LETTER: What is a dangerous offender?

This criminal has learned that our courts don’t seriously object if he breaks into vehicles, steals them and smashes them.

Your May 27 issue informed readers of a 31-year-old man whose hobby is stealing and, at times, smashing cars.

Since 1977, Canada’s Criminal Code has had a section dealing with “dangerous offenders.” Usually this designation is reserved for the most violent criminals or sexual offenders. Perhaps the concept can be stretched to include our repetitious joyrider.

This veteran already had more than 80 prior convictions before his recent crime. He meets the quantity prerequisite.

In addition to his more than 80 convictions, he is currently charged with dangerous driving and assault with a weapon.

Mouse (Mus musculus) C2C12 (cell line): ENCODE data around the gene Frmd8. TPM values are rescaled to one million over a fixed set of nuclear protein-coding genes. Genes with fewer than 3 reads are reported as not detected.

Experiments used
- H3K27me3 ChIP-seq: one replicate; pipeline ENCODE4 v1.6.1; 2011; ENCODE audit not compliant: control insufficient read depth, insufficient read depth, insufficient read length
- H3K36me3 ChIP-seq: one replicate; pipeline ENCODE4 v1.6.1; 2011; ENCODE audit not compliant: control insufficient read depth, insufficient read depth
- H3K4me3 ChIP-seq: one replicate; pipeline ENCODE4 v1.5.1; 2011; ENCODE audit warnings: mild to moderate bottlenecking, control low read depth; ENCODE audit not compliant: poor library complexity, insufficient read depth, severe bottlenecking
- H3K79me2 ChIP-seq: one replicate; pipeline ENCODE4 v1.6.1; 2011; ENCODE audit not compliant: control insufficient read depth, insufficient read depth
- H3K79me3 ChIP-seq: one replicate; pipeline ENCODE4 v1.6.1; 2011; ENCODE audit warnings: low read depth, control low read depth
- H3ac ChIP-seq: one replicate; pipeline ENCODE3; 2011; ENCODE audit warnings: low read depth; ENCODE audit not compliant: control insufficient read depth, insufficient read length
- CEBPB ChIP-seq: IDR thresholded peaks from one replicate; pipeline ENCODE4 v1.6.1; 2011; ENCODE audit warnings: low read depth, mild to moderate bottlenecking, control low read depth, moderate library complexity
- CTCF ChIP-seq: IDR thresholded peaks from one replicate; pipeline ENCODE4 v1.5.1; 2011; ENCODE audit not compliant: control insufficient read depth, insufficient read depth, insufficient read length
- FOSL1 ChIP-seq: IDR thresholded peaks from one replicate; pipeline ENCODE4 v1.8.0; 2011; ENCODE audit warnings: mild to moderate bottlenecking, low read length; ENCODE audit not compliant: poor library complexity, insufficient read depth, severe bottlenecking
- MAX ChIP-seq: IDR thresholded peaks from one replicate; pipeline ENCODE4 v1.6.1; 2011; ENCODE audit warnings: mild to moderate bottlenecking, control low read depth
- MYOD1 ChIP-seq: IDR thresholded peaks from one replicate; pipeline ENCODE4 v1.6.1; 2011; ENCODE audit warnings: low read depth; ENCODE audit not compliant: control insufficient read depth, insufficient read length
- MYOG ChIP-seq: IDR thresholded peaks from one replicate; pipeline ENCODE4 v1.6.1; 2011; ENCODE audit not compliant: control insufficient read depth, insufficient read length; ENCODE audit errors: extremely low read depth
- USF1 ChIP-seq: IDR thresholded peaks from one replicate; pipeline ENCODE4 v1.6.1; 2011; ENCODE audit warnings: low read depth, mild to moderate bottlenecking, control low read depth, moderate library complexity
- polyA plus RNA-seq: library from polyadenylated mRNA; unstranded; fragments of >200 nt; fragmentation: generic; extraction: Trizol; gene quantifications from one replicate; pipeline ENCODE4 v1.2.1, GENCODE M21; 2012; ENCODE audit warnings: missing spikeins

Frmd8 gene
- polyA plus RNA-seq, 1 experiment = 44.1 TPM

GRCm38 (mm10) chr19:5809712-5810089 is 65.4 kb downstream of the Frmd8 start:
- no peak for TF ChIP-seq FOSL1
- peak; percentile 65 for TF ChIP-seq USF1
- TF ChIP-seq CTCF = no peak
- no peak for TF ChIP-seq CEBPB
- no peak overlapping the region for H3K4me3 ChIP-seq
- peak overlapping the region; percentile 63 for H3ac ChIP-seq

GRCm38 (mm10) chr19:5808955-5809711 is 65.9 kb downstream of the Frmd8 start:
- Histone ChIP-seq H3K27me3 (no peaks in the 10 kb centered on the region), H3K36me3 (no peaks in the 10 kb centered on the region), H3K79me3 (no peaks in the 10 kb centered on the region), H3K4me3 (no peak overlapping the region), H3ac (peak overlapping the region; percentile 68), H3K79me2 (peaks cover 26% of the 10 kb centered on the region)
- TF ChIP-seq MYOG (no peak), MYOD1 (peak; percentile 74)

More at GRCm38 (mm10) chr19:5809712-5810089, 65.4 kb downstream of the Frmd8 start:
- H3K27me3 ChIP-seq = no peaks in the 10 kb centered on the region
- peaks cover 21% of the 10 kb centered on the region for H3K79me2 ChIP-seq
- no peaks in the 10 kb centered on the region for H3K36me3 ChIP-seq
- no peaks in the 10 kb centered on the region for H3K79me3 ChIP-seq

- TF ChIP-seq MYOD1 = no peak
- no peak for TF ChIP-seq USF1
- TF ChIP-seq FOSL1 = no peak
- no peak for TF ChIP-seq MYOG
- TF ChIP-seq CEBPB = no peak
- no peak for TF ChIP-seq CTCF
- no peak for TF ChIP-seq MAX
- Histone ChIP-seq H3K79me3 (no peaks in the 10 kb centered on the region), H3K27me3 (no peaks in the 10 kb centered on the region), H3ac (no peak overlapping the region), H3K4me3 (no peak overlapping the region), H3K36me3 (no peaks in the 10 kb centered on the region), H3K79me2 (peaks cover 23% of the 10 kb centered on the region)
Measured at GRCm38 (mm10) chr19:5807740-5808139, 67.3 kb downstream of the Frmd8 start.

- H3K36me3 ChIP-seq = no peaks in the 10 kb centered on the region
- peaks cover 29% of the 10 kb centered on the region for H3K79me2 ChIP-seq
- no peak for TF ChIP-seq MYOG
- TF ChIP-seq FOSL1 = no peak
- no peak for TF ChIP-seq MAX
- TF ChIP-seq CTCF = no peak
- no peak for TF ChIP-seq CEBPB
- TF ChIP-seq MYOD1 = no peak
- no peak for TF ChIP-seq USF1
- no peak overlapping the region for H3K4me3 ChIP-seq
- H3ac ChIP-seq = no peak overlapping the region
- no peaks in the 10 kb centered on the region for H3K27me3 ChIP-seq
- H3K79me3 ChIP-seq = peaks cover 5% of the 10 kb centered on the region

Our Criminal Code states that a “dangerous offender” must have had three or more repeat offences. Our nominee has more than 80 offences. Also, doubtless more than three involved major violence on locked cars.

In his first 13 years as an adult, this scoundrel has committed more than 80 crimes! What does it take to be considered a dangerous offender – 100 smashed cars? 200? One a day?

This criminal has learned that our courts don’t seriously object if he breaks into vehicles, steals them and smashes them.

We do.

Let’s get serious. Maybe this thief gets one more chance. Maybe. Either now or after one more crime this villain’s litany of evil is named for what it is. That’s my suggestion to the presiding judge.

John H. Redekop

Abbotsford